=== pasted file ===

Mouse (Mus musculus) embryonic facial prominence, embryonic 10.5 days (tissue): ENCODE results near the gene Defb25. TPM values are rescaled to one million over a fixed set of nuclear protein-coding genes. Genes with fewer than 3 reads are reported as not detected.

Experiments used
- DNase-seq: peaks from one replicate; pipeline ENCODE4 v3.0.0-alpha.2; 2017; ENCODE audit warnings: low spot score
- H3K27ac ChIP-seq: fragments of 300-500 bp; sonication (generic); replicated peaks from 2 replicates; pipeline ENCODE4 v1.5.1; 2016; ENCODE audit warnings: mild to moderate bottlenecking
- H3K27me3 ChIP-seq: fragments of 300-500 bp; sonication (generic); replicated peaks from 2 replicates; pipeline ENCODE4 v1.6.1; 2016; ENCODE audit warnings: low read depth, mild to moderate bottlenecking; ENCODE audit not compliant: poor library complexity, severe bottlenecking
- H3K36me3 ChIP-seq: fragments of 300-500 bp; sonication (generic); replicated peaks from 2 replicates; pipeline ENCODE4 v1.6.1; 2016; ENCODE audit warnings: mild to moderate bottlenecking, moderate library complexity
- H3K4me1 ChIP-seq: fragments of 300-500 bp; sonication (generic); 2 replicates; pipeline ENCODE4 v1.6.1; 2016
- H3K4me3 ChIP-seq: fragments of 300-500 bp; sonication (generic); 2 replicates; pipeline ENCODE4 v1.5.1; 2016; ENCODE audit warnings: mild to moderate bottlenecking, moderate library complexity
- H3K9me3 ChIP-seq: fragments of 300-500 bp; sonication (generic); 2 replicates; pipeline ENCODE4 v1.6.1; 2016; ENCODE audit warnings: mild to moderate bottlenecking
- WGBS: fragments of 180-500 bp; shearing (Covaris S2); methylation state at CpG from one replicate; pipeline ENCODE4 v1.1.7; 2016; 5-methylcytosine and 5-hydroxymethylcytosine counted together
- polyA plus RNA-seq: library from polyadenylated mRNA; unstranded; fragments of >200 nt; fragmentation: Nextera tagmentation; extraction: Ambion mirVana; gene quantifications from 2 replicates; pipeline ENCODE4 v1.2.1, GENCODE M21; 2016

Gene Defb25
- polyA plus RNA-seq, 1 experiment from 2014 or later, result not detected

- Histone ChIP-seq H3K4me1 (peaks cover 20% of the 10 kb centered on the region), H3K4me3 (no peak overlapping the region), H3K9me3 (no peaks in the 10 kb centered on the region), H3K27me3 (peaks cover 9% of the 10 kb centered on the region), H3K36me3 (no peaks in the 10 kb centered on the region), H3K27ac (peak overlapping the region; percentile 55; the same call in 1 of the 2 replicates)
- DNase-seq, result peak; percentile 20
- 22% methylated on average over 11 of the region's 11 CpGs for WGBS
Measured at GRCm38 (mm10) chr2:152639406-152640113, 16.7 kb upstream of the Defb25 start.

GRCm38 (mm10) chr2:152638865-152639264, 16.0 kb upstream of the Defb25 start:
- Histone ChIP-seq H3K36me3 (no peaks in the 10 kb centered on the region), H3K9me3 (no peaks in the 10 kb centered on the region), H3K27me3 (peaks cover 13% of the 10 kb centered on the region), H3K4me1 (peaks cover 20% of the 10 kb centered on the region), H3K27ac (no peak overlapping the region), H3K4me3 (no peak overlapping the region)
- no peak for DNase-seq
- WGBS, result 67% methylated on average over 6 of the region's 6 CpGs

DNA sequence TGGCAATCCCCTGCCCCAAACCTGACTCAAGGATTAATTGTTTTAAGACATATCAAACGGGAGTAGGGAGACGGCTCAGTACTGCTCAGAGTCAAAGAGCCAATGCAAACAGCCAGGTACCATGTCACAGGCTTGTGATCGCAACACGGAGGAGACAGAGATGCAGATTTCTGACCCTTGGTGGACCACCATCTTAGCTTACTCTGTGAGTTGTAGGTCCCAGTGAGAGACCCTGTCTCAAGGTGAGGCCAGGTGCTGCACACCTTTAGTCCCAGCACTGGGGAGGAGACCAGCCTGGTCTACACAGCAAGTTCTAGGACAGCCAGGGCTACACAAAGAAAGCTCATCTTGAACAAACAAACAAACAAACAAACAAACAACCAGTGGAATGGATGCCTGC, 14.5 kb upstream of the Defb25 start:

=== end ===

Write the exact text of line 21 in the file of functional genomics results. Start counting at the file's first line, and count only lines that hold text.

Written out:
- WGBS, result 67% methylated on average over 6 of the region's 6 CpGs